"Women who are vulnerable […] any gains they've made have been completely wiped out by the pandemic. So when you make a decision like this, you're not only making zero contribution to readdressing any of this, you're actually making things a lot worse," she added.
Researchers told openDemocracy that they have been left with no choice but to halt projects that help women and girls facing sexual health risks and violence.
Nicky Armstrong, the Gender, Justice and Security Hub’s communications manager, explained that the funded projects directly support activists and grassroots groups in developing countries globally who will also be impacted by these cuts.
"We're not treating academic, NGO, civil society and activist work as separate, we're bringing all them together. We really wanted this to be a champion of how you can use academic research to actually achieve some sustainable impact", she said.
Pia Riggirozzi, who leads a project addressing health inequality among displaced women in Latin America, said that the cuts are "jeopardising durable solutions".
"Displaced women and girls face severe risk of rape, sexual assault, sexual disease, lack of contraceptives and lack of sanitary materials. They are not going to receive the information and awareness materials that we wanted to create for them, and policymakers are not going to receive the data they need for public policy," she said.
"If you cut a project halfway through, then you're going to miss out on the impact that would have been expected later," added Marta Tufet, executive director of UK Collaborative on Development Research (UKCDR), a group of government departments and research funders working in international development.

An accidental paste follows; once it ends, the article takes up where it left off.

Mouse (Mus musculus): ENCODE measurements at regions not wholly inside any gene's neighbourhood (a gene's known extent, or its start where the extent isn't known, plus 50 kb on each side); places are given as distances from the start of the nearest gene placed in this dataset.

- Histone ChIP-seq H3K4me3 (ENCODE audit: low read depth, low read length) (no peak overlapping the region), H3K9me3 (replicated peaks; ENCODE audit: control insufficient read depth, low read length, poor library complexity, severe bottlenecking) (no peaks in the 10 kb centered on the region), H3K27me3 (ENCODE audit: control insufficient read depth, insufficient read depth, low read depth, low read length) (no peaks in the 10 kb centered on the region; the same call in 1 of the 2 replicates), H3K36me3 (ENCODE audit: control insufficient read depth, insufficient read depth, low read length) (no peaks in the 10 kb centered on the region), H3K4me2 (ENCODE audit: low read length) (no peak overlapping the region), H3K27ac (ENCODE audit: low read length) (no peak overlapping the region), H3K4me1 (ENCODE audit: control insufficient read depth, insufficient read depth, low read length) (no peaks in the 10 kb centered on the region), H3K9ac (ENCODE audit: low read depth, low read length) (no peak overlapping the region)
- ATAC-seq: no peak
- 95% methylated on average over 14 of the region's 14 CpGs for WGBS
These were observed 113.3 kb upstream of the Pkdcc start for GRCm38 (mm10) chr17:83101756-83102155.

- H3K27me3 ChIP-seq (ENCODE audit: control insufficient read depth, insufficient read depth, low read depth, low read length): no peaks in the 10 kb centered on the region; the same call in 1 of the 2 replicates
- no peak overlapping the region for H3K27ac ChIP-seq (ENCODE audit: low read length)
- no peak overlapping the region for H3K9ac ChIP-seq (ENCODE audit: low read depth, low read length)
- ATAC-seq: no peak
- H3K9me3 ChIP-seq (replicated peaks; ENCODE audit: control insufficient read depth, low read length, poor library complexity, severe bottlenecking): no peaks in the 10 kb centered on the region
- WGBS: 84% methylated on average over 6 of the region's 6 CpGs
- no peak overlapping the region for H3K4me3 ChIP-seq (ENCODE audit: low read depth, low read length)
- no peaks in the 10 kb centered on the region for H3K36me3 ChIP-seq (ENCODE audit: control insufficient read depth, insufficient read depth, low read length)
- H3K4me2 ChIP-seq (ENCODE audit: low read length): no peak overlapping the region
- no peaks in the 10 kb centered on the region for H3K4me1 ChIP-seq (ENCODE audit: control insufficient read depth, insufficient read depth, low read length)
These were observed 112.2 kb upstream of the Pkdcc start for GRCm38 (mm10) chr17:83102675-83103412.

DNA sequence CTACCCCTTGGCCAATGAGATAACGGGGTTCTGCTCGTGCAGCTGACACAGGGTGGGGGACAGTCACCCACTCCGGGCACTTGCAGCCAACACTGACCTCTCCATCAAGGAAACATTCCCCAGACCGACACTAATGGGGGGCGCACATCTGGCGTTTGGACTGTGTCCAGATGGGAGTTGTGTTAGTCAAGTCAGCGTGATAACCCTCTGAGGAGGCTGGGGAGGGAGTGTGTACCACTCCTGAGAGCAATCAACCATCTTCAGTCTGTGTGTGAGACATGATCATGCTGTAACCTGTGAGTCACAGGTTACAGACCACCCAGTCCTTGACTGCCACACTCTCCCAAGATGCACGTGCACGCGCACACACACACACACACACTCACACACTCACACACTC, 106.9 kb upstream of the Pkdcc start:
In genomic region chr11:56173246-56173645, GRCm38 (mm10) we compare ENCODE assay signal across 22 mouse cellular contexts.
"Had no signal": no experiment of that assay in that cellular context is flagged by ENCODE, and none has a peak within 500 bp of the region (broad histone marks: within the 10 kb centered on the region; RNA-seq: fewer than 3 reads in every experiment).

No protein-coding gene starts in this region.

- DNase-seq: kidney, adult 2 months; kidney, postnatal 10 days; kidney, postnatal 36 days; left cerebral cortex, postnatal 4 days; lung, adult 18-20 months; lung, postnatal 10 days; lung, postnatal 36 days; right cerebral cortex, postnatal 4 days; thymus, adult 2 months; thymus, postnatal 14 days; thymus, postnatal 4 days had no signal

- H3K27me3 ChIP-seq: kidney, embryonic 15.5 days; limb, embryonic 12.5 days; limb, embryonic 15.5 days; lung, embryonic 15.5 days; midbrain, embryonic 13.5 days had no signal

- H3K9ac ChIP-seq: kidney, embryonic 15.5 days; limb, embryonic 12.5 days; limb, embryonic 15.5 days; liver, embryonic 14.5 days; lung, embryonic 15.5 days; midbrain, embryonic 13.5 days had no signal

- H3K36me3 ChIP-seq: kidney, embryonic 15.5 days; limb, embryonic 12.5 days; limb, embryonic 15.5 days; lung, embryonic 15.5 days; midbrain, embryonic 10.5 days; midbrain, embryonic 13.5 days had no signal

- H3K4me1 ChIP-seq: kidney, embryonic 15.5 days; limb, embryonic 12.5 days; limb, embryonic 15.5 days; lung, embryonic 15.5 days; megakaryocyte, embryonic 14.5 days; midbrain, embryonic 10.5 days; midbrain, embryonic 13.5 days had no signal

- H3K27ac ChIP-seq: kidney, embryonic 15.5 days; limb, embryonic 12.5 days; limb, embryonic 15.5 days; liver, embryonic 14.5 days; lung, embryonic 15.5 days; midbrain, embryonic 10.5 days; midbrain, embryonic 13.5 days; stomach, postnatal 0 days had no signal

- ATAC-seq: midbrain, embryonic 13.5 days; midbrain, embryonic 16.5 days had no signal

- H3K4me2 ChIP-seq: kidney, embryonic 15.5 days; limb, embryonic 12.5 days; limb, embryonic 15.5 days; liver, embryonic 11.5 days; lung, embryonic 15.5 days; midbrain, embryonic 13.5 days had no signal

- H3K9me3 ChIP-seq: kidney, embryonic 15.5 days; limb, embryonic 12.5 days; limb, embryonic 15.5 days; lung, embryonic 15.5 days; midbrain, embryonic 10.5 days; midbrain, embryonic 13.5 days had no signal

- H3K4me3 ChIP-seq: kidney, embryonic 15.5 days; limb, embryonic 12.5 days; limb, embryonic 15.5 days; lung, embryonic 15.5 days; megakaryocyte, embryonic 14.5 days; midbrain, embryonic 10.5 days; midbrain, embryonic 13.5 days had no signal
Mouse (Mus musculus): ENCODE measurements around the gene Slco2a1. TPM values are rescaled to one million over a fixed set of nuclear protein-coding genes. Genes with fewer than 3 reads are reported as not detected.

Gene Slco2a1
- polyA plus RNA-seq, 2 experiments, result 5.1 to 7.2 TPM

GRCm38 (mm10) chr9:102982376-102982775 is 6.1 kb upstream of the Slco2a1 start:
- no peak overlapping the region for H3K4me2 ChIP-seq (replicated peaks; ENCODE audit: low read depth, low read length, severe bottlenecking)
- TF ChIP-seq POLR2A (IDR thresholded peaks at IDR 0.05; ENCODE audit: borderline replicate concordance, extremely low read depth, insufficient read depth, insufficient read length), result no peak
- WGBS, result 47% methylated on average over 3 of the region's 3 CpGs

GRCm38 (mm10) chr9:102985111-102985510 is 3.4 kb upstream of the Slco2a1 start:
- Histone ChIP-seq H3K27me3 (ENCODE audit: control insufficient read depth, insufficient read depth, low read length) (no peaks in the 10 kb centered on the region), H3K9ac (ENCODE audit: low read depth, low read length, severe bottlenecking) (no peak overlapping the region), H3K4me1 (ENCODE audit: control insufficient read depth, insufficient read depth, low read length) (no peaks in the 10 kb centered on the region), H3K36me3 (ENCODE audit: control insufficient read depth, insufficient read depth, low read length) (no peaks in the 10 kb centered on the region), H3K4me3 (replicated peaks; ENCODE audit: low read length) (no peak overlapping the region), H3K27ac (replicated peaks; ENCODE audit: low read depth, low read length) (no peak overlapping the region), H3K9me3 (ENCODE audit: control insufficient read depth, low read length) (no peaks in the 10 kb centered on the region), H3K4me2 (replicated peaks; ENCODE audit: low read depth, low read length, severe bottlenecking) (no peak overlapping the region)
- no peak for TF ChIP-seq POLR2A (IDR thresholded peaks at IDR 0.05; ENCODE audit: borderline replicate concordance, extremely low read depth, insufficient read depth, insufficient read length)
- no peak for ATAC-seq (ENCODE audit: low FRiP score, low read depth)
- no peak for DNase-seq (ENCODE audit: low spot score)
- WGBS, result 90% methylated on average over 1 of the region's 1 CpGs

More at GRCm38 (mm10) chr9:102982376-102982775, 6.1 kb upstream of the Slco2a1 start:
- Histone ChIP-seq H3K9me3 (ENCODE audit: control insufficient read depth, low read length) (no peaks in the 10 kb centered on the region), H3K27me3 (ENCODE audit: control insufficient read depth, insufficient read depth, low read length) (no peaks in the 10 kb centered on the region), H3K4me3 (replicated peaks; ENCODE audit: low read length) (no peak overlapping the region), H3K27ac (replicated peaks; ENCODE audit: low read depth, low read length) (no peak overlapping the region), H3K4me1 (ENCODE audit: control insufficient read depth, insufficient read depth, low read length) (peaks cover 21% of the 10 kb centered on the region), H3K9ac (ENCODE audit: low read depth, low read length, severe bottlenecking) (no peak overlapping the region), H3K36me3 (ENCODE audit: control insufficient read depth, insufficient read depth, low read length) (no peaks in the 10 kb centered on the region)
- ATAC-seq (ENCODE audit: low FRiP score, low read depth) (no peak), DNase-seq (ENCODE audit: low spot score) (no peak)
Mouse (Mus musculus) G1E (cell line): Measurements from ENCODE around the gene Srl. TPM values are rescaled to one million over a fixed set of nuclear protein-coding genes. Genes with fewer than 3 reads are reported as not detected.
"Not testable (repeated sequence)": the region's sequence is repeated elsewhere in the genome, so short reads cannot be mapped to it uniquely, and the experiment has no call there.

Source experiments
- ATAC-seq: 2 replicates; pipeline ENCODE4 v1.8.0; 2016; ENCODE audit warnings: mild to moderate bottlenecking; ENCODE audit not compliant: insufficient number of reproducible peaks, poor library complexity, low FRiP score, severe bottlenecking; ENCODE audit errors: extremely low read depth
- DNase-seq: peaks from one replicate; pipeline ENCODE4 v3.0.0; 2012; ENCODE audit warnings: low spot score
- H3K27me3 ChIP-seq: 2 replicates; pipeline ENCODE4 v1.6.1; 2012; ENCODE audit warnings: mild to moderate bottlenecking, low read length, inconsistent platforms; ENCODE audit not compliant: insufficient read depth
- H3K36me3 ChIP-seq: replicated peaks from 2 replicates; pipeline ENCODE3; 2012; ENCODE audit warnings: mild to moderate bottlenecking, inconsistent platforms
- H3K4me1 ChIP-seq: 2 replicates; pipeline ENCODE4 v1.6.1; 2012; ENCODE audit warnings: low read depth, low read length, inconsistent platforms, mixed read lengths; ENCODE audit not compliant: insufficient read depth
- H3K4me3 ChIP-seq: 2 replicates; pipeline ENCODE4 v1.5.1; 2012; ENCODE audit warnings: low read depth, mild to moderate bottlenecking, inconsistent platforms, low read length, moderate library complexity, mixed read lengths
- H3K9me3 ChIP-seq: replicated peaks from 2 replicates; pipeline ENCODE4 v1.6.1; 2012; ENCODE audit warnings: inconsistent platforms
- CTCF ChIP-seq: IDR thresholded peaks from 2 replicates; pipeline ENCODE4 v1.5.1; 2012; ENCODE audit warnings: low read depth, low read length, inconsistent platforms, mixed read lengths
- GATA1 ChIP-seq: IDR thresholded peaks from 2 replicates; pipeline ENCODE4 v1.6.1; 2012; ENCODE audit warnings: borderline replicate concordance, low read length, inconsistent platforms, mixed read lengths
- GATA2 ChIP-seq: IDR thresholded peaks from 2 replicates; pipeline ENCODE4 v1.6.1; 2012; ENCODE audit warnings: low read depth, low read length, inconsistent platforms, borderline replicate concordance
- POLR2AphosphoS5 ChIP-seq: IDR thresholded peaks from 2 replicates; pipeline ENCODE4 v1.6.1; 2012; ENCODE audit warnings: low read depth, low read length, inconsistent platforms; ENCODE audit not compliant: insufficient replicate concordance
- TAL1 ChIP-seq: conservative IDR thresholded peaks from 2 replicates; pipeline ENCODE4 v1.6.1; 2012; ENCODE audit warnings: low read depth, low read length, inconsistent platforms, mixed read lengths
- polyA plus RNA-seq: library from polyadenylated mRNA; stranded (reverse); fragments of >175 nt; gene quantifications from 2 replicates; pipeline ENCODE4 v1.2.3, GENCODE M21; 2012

Backsliding on commitments
The cuts to the UK’s gender, justice and security global research programme were announced weeks after the government pledged to "promote gender equality" and work with women’s rights organisations around the world "to tackle the discrimination, violence and inequality that hold women back".
This month, the government claimed that gender equality will be "at the heart" of its agenda at June’s G7 summit, which it is hosting. Foreign Secretary, Dominic Raab, said "the UK is putting girls’ and women’s rights at the heart of our G7 presidency, uniting countries that share our values so we shape a better path ahead."
Tenzin Dolker at the global women’s rights group AWID said: "Gender justice and feminist movements are critical in resisting authoritarianism, bringing accountability to states, and advancing democratic societies around the world.”
“The UK government’s cuts will no doubt have a negative impact on the already precarious state of funding for these movements. The consequences of these cuts are incredibly dire, further weakening their long term sustainability,” she added.
A Foreign, Commonwealth and Development Office spokesperson said: “While the seismic impact of the pandemic on our economy has forced us to take tough but necessary decisions, the UK aid budget this year will still be more than £10 billion. We are working with suppliers and partners on what this means for individual programmes.”